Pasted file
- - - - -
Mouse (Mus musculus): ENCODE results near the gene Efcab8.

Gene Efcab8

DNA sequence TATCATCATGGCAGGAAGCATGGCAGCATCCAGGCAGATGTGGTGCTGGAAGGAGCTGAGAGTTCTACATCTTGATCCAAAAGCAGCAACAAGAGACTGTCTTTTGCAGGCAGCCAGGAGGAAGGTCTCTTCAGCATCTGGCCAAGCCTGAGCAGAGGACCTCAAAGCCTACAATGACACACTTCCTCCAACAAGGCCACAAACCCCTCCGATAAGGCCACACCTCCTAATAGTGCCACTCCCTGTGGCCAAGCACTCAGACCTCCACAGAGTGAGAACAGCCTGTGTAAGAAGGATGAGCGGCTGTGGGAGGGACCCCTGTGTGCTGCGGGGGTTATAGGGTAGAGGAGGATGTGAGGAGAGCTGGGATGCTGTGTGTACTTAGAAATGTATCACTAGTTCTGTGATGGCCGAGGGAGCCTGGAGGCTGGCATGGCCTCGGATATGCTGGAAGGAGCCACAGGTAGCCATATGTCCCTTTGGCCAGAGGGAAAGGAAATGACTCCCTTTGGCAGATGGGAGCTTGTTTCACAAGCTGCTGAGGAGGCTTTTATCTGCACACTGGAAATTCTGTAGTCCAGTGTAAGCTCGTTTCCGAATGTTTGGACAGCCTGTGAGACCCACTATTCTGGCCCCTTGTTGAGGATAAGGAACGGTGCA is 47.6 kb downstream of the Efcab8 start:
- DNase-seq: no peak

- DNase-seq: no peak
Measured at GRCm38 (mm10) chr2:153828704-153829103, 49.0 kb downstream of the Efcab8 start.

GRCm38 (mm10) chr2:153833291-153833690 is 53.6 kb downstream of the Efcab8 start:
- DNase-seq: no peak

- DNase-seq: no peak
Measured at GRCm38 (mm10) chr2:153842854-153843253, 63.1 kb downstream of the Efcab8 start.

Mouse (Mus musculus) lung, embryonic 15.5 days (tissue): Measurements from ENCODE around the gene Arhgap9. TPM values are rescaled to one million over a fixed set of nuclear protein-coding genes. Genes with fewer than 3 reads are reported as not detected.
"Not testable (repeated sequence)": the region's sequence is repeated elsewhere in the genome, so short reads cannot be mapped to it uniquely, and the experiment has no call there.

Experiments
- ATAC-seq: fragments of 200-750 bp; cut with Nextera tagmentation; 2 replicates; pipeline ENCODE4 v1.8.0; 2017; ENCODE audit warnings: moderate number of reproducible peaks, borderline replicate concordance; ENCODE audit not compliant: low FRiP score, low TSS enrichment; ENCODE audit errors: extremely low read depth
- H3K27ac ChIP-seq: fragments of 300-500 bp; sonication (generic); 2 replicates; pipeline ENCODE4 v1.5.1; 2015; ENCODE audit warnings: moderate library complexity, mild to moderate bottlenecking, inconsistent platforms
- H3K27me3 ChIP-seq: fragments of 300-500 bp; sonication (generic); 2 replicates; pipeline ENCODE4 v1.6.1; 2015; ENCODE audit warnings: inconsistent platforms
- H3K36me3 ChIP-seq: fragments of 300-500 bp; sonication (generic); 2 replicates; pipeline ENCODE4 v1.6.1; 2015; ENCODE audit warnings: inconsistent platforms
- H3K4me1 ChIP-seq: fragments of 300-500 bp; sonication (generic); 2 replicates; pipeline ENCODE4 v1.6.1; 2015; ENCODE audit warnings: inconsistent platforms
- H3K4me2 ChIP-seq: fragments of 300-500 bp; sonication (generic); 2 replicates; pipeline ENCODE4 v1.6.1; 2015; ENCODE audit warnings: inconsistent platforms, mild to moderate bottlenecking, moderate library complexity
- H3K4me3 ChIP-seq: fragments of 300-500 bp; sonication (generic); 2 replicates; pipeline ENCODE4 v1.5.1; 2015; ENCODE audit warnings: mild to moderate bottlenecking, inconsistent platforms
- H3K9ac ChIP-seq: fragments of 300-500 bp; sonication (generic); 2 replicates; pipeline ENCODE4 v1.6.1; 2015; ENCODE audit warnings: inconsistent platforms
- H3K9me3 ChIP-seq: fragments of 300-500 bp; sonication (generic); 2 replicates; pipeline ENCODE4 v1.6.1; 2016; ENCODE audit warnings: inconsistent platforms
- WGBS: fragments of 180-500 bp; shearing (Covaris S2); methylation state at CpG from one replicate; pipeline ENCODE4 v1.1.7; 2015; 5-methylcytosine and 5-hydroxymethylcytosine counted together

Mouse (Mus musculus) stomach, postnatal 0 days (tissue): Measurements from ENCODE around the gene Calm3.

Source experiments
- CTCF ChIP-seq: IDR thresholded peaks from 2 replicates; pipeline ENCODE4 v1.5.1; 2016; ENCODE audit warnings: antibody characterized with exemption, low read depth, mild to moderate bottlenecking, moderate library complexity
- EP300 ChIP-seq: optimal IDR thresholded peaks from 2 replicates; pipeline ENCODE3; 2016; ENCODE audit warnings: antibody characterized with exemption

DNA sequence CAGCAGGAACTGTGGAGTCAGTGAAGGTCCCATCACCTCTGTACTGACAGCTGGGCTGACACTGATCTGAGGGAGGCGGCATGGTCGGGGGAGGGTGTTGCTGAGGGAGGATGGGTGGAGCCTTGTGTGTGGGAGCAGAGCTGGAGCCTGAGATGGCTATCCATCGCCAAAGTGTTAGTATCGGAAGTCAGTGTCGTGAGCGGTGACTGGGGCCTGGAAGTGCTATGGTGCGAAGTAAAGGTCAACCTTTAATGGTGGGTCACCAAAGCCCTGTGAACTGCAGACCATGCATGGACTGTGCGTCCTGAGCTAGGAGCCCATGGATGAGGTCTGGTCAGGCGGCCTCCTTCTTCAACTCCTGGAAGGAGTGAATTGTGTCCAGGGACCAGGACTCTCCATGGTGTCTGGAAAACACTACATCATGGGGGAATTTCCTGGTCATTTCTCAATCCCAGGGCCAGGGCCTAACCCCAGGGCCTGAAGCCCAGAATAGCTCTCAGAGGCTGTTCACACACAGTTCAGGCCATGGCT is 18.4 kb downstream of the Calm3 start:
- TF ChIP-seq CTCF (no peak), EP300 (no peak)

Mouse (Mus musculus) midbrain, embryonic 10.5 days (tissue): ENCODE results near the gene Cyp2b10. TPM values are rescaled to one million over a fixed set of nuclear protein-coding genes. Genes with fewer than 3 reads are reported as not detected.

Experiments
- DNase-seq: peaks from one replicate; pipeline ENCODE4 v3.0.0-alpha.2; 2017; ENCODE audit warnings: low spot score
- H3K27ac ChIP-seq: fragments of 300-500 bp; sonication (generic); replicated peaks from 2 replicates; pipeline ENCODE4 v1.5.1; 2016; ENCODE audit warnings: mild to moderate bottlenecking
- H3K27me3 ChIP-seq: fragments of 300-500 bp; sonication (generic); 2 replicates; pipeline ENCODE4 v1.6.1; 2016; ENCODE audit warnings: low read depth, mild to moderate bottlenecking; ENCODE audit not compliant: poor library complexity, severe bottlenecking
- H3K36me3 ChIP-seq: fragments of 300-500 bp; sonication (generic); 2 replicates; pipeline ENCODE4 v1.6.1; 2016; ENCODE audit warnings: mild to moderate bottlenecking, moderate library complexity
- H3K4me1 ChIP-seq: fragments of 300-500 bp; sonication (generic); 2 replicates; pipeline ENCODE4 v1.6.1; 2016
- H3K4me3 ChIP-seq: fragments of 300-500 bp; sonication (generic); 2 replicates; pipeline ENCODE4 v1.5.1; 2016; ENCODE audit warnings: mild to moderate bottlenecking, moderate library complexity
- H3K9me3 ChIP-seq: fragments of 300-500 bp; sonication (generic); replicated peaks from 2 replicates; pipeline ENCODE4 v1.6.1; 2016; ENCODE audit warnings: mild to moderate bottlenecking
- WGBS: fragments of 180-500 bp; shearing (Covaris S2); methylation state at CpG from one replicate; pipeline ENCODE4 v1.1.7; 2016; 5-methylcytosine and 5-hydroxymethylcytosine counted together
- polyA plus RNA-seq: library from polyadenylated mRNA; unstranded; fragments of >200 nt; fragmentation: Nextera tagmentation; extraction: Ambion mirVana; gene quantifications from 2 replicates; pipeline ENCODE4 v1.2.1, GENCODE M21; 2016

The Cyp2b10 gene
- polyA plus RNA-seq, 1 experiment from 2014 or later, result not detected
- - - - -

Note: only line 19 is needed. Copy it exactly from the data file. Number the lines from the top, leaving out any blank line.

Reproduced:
- H3K4me2 ChIP-seq: fragments of 300-500 bp; sonication (generic); 2 replicates; pipeline ENCODE4 v1.6.1; 2015; ENCODE audit warnings: inconsistent platforms, mild to moderate bottlenecking, moderate library complexity